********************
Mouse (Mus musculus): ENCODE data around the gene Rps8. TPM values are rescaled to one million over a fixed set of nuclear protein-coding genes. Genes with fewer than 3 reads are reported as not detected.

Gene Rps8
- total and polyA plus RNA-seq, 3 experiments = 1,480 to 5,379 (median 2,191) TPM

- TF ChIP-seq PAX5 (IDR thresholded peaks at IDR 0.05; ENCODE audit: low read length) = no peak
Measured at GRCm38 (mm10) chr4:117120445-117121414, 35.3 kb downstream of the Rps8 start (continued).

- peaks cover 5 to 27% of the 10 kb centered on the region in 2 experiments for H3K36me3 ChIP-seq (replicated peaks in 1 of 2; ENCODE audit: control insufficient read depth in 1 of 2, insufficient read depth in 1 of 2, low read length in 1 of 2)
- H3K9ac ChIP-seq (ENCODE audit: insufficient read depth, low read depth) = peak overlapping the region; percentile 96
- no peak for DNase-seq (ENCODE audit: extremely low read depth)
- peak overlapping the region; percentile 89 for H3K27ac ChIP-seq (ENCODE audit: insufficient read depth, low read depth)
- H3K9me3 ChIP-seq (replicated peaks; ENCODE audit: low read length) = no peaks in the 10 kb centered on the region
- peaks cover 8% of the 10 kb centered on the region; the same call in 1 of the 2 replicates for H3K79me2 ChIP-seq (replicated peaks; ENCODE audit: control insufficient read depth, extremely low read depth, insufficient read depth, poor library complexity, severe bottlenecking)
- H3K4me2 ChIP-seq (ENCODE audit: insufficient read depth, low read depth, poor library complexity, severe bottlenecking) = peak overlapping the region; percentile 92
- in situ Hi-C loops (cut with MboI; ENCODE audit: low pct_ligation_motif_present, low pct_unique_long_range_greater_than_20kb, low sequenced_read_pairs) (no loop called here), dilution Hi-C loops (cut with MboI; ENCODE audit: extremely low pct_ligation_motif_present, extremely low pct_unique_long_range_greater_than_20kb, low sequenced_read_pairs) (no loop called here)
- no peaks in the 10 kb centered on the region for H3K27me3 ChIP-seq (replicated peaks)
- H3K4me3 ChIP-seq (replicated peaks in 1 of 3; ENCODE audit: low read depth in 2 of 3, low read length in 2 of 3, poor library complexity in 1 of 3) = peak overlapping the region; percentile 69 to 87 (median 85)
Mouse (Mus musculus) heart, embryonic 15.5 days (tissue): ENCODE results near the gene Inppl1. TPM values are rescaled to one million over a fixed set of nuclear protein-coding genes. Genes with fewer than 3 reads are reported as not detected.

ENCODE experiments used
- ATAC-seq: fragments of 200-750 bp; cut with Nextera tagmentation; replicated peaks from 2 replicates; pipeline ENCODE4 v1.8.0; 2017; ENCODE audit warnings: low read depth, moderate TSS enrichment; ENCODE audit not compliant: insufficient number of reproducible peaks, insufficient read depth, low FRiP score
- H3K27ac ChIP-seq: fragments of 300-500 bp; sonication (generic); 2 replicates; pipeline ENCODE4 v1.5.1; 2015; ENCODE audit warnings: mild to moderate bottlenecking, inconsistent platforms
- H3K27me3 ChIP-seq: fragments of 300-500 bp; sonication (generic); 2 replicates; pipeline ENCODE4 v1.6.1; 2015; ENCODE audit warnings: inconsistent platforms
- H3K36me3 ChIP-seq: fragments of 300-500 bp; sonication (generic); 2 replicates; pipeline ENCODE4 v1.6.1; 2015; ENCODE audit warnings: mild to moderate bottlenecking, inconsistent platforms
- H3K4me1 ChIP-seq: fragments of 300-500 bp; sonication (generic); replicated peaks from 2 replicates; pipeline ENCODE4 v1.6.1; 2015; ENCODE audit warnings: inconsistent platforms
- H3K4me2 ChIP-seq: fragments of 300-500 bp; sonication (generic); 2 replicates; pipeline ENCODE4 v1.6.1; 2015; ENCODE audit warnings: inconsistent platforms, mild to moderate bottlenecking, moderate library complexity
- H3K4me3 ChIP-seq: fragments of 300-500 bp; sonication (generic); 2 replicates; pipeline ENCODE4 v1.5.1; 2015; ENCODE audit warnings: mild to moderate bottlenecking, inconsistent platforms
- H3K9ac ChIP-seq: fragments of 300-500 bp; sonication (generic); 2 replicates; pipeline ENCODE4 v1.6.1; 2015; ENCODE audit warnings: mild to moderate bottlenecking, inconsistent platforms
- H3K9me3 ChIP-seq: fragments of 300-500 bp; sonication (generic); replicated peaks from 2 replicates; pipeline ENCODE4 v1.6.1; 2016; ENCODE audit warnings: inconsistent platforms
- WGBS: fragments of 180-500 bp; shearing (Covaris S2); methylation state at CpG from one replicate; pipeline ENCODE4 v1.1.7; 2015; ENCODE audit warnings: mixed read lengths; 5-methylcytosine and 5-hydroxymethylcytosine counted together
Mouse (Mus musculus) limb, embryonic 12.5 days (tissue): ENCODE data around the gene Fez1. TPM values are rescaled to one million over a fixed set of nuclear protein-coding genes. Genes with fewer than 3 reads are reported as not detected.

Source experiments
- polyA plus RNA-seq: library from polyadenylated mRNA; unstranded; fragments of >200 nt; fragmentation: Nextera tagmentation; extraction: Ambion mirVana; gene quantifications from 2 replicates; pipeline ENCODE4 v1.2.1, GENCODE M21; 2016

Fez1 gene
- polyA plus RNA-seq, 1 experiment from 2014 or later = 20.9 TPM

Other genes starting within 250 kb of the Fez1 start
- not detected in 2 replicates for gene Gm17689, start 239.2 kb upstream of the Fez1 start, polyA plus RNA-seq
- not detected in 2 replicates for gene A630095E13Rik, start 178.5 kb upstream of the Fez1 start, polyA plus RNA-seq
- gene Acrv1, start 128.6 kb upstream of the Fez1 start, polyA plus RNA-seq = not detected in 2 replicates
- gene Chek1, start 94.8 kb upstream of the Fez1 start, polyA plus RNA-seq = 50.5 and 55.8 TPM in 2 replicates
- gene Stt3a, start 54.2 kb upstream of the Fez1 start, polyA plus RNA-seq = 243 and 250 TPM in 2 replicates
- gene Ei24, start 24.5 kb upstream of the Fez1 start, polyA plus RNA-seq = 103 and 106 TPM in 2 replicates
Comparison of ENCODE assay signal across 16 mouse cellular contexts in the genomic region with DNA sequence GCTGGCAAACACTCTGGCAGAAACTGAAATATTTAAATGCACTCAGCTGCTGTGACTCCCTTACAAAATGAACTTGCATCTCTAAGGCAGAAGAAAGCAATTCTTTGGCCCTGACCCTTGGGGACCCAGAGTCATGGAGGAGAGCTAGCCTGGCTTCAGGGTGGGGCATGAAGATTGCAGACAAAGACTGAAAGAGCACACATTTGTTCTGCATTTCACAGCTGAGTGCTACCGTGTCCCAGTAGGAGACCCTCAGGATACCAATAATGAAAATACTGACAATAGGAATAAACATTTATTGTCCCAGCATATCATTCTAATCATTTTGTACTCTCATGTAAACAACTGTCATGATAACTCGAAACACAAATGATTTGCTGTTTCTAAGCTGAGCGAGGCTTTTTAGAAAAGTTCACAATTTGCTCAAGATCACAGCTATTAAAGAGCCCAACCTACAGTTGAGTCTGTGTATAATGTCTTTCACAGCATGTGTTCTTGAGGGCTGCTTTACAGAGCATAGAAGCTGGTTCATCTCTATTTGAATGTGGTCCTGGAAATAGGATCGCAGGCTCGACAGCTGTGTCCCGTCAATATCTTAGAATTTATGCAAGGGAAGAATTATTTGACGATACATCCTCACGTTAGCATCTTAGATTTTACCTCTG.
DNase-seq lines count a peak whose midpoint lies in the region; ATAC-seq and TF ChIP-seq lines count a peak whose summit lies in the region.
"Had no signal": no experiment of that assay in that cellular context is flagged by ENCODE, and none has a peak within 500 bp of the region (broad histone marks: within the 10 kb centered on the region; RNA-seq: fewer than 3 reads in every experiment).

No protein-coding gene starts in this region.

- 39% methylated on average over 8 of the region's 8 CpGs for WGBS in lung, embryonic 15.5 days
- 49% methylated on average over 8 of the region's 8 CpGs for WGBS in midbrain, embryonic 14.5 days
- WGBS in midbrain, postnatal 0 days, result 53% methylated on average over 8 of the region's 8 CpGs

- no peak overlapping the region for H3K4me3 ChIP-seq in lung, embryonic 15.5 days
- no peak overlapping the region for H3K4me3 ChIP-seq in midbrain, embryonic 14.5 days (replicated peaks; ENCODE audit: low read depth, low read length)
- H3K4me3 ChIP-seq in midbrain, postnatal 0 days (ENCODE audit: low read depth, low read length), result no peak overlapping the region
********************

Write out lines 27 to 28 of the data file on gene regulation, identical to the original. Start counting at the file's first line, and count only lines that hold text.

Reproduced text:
- WGBS: fragments of 180-500 bp; shearing (Covaris S2); methylation state at CpG from one replicate; pipeline ENCODE4 v1.1.7; 2015; ENCODE audit warnings: mixed read lengths; 5-methylcytosine and 5-hydroxymethylcytosine counted together
Mouse (Mus musculus) limb, embryonic 12.5 days (tissue): ENCODE data around the gene Fez1. TPM values are rescaled to one million over a fixed set of nuclear protein-coding genes. Genes with fewer than 3 reads are reported as not detected.